Melissa’s Insight: Listen to Those Judges!

by in Food Network Star, August 4, 2011
Jeff Mauro
Jeff did well in one of Melissa's favorite challenges: The Best Thing I Ever Ate.

Melissa d'Arabian won Star season 5 and has been loving her Food Network adventure ever since. You can catch new episodes of her show, Ten Dollar Dinners on Sunday mornings at 9am/8c. As a Star veteran watching from her couch at home, Melissa shares her insider's take on what went down each week.

This week, I’m extra excited for the episode: It’s a Best Thing I Ever Ate (love that show!) challenge and then a finalist roast with top comedians. Before I move onto the episode, I thought I would share a couple of (random) fun facts, since I’m feeling like we are now friends.

1. Whenever I see The Best Thing I Ever Ate, I think of the time my husband and I ate what seemed like a gazillion spoonfuls of spicy aioli on camera at 7 a.m. in order to illustrate how delish the sauce was in a fried calamari dish for the appetizer Best Thing episode. Nothing says “good morning” like a belly full of mayonnaise and fried seafood.

2. Speaking of roasts, little-known fact about me: Years ago, before kids, I was a full-fledged member of the Friars Club. And you thought I could just make a mean potato-bacon torte!

Back to FNS: A few weeks ago on my blog I imagined sitting down with each of the finalists to give them some been-there-done-that advice. Today, I’m going to highlight some advice or words from the judges that jumped out at me as being the important gems of the episode. (You are all welcome to agree, disagree, discuss, right here in the comments.)

Susie Jimenez

Susie: I couldn’t agree more with the judges that Susie has that raw talent, a certain X factor. Bob spoke one of the truest lines of the night when he told Susie that while you can train people to do a lot of things, you “can’t give people personality.” Susie, though, has it. In spades.

Vic: The judges and comedians encourage Vic to get rid of the “Vegas” and embrace a more genuine point of view. And with all the buildup of Kramer calling himself Cosmo, Vic Vegas announces his real last name. I’m a little thrown. I mean, I realized that he wasn’t born Vegas, but guess I hadn’t fully appreciated that the “Vegas” thing was more a point of view than a nickname. I assumed Vic Vegas was Vic Vegas long before signed up for FNS. Hey, it works for my cousin Bunny. She’s my age and I still think half my family doesn’t even know her name is really Sherri. So I thought it was like that. I hope I’m right. I’d be pretty bummed to find out that this was a pseudonym born out of marketing calculations (or worse, POV creation).

Jeff: The judges told Jeff that “the room just relaxed and opened up” to him. It’s simple: Make people feel good about themselves and suddenly they will like you more. It’s as if all those good feelings about yourself translate into goodwill toward you. Don’t worry about people liking you — make them like themselves.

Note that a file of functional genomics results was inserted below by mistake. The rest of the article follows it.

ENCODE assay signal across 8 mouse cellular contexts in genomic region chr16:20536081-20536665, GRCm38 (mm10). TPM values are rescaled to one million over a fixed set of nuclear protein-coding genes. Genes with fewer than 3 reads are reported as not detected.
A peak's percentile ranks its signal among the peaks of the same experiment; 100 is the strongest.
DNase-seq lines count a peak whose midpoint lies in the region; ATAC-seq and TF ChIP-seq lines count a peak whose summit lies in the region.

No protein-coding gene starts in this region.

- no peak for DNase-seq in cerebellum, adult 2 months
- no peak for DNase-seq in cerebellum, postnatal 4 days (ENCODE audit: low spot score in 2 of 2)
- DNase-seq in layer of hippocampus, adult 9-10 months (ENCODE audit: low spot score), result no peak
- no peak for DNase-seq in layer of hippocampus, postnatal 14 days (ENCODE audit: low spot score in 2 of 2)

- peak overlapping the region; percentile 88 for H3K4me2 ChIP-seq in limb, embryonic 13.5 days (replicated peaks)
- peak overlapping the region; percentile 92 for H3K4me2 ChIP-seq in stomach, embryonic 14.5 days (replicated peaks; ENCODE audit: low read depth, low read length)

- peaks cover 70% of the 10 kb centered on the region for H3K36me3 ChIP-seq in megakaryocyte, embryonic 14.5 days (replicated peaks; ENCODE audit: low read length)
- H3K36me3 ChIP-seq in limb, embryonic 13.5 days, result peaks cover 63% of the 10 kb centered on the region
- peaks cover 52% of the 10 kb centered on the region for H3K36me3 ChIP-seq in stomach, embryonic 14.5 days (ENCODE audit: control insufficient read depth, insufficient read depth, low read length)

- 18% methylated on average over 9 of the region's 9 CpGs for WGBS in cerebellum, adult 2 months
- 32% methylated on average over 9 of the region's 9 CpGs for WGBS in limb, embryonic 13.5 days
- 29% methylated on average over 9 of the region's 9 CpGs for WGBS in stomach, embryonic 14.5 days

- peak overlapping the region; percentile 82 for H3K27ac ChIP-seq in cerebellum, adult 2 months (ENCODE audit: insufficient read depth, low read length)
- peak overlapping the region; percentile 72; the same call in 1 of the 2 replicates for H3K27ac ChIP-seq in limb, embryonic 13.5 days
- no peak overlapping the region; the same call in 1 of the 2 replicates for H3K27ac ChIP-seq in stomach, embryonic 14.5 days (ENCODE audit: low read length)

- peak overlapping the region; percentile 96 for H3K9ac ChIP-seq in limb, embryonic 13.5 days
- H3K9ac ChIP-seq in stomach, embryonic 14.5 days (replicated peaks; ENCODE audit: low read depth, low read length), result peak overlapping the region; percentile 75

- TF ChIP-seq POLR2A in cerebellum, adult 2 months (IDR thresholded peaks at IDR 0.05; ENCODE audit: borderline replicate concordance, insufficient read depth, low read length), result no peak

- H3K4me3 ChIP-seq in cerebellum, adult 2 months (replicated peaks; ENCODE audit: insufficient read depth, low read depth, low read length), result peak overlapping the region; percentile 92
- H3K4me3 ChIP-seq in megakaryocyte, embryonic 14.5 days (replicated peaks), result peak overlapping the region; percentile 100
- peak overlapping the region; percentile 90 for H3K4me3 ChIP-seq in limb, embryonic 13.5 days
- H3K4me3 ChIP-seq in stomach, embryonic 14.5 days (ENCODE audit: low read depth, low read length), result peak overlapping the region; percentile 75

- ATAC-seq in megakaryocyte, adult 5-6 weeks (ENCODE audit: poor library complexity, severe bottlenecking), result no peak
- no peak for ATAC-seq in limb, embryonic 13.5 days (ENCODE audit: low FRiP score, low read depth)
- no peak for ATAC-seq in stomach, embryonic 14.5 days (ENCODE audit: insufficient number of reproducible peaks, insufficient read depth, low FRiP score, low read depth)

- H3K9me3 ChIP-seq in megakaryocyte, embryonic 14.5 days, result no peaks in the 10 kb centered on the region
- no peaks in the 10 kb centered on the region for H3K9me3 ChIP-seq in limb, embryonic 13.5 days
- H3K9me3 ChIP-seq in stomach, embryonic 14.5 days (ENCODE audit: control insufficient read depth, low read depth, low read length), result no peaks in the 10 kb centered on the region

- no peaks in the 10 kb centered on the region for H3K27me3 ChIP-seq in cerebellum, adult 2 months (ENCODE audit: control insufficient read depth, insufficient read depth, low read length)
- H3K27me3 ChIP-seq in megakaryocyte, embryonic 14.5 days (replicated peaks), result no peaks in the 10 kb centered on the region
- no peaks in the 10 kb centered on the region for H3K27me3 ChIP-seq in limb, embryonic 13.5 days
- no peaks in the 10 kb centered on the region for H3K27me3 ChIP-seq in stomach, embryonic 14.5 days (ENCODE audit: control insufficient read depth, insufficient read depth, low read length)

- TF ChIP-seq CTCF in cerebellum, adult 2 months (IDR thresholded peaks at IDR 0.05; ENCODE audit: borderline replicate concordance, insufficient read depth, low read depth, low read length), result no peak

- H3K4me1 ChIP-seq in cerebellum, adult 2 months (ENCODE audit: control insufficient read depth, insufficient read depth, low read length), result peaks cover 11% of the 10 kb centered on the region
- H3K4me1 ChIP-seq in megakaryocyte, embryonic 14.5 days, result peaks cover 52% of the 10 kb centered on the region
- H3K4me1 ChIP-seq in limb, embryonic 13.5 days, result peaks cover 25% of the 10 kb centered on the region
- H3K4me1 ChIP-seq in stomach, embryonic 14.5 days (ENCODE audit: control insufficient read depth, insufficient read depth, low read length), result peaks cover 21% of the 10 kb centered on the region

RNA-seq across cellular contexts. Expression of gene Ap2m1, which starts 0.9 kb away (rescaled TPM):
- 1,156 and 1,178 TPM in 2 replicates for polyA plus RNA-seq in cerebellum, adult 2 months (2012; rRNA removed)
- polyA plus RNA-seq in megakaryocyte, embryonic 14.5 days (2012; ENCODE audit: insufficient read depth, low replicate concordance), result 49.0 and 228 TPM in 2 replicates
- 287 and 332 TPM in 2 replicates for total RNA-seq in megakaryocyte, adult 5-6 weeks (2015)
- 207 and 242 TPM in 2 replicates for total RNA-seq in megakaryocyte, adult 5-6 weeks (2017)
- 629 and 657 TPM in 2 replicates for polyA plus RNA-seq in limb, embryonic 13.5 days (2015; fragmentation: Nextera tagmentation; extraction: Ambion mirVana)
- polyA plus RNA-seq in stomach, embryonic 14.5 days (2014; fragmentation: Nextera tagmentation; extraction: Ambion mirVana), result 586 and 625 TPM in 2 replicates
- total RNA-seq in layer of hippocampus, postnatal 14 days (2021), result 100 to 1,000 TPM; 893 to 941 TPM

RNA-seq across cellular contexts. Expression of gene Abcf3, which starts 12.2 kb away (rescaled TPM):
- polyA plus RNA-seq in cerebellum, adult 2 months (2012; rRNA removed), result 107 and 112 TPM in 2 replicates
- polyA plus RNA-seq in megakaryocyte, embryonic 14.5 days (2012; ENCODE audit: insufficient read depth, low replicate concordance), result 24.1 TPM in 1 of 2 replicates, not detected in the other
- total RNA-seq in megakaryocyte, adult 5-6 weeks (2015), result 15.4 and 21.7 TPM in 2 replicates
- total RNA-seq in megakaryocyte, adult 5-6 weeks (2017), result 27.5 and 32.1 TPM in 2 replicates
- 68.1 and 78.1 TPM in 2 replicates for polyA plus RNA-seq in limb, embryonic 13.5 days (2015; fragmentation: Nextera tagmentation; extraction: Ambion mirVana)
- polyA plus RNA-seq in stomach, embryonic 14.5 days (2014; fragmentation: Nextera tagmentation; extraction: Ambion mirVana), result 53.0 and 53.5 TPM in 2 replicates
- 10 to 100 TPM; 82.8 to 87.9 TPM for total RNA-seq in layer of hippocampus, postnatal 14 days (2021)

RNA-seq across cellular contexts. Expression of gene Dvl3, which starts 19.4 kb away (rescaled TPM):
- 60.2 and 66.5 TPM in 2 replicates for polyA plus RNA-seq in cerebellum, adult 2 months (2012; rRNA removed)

Whitney Chen

Whitney: Whitney is smart, pretty and a fantastic chef. But Susie Fogelson wonders if perhaps she “doesn’t know about herself and food” enough for the job. What insight! The difference between being a great cook versus knowing with your soul how food fits into who you are and why you are the one to deliver that food is subtle, but critical. Why? Because you can never be the best chef in the whole world. But you can be the best person to exemplify your unique relationship with food. That’s what this competition is all about.

Mary Beth: If you’ve been reading my blog every Thursday, you know I like Mary Beth and wish she could tame her scrunchy-faced, oh-so-serious side a little more. The judges give her great advice when they point out that people “want information in an entertaining package.” Even then, Mary Beth looks so serious and concerned, saying that she prides herself on making her information “accessible.” Now, in all fairness, perhaps editing had a role here, but just in case, I must point out that accessible is not the same as entertaining. In any case, the real problem is the sizzle missing from the steak.

Lastly, while it certainly wasn’t the most important thing said all evening, Bob Tuschman’s comment that he had driven Korean cars that weighed more than Vic’s prime rib deserves an honorable mention, because it was my biggest laugh of an episode filled with major comic talent. (BTW, Bob is also very clever and funny in real life.)

Whitney goes home, which seems fair. We’re nearing the end here, and I’ll be honest — I just don’t think we’ve seen enough from her. Yes, being in front of a camera can be daunting, and there are many new skills to master in a very short time. But after a month and a half, it shouldn’t be this difficult to let a charming, genuine personality shine through at least most of the time. Remember Bob’s words to Susie? You can’t teach personality.

In any case, clearly I can’t call this, so I won’t even try. I’ll tune in with you all next Sunday. And by Sunday, I mean Sunday morning on Ten Dollar Dinners (Zucchini Carpaccio!) and Sunday night for Food Network Star. Anyone else wondering who indeed does charm Alton Brown, as the preview teases? Any guesses?

See what Melissa’s cooking up on Ten Dollar Dinners, check out her Facebook Fan Page and follow her on Twitter (@melissadarabian).

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